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C++ vectors and class constructors

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So, I have a class with a constructor which assigns a random values some of its members. However, from what I can tell, when you allocate a vector of objects, it creates one object then assigns a copy of that object to every object in the vector. Perhaps some example source code will explain:
#include <iostream>
#include <cstdlib>
#include <ctime>
#include <vector>
using namespace std;

class Foo
{
public:
   Foo() : x(rand()%500) { }
   int getX() { return x; }

private:
   int x;
};

int main()
{

   srand( time(NULL) );

   Foo f[5];
   for ( int i = 0; i < 5; i++ )
   {
      cout << "x = " << f[i].getX() << ", ";
   }

   cout << endl;

   vector<Foo> f2(5);
   for ( int i = 0; i < f2.size(); i++ )
   {
      cout << "x = " << f2[i].getX() << ", ";
   }

   return 0;
}

The output of the above will be something like (obviously with randomness)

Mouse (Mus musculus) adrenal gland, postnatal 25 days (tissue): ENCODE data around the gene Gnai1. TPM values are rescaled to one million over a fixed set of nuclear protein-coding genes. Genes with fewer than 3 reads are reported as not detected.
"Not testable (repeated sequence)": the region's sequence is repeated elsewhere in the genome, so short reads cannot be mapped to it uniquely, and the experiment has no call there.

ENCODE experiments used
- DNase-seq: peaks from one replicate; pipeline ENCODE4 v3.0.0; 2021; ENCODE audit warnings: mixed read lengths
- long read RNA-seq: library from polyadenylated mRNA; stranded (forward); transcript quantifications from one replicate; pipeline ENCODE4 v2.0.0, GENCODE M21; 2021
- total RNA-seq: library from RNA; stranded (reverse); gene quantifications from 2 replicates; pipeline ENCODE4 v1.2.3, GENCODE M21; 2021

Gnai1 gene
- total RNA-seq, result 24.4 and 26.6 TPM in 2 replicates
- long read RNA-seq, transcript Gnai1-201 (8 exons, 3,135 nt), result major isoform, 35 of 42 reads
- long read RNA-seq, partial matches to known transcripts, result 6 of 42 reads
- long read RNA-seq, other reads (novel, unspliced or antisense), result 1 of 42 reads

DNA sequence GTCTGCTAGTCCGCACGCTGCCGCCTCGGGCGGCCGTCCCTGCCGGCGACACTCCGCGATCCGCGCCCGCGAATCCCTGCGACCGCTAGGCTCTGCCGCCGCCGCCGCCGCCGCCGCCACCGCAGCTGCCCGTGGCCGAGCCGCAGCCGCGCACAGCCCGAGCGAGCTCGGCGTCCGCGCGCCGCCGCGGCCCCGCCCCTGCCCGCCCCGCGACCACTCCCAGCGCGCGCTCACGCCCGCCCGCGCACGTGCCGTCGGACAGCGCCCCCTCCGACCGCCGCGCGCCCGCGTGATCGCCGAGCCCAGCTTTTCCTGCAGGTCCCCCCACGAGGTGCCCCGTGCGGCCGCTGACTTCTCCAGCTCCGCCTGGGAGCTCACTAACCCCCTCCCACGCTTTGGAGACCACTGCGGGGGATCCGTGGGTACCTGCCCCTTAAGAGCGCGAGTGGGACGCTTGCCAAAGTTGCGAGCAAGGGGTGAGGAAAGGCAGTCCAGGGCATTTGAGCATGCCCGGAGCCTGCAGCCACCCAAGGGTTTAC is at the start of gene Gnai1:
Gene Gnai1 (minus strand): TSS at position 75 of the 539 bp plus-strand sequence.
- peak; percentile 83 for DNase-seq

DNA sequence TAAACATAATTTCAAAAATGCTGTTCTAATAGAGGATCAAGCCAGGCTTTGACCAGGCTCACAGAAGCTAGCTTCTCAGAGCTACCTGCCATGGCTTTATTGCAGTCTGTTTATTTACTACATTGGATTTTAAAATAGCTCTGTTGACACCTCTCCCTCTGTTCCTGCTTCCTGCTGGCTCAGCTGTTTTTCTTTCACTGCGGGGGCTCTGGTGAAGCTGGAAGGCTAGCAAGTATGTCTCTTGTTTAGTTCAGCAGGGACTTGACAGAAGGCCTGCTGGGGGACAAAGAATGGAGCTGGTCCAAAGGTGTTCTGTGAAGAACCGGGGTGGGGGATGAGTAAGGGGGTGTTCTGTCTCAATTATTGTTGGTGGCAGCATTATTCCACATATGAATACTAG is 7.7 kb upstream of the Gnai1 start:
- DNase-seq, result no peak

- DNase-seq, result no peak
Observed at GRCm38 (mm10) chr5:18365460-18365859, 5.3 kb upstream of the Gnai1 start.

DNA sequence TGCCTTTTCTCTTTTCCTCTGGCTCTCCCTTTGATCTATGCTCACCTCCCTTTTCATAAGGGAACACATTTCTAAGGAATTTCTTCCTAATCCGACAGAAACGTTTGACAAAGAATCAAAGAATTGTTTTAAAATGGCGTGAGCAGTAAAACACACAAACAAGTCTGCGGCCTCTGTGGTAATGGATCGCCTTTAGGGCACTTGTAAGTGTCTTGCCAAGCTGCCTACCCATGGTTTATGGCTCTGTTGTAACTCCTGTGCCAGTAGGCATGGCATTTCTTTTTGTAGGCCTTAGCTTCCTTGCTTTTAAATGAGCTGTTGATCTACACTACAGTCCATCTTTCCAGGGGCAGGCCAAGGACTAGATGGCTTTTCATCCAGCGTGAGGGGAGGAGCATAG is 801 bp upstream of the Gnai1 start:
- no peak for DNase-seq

x = 214, x = 86, x = 258, x = 442, x = 391,

x = 262, x = 262, x = 262, x = 262, x = 262,

You can see that when using the vector, the constructor is only called once and then the values are copied into each element. Now, I know I can solve this by using an initialization function instead. Or perhaps by writing a copy constructor which re-randomizes the variable on copy (though I'd prefer not to do this as I feel a copy should merely copy the values, unless dealing with pointers). Is there some other method that I am overlooking or some trick to the STL vector to get what I want? Or do I just need to suck it up and use an initialization function?

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vector<Foo> f2;
f2.reserve(5);
for (int i=0; i<5; i++)
{
f2.push_back(Foo());
}

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Ah, wow. I do not believe I was aware I could create a new object by just calling the class constructor like that - which is odd considering how long I've been using C++... Guess you do learn something everyday with the language from hell. I did try doing the push_back method, but assumed I would need to use pointers and call new Foo() in the push_back call. However, I really did not want to abuse pointers like that.

That's the cleanest method I've seen for this. Thanks. :)

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Foo create() { return Foo(); }

std::vector<foo> f;
std::generate_n(std::back_inserter(f), 5, create);

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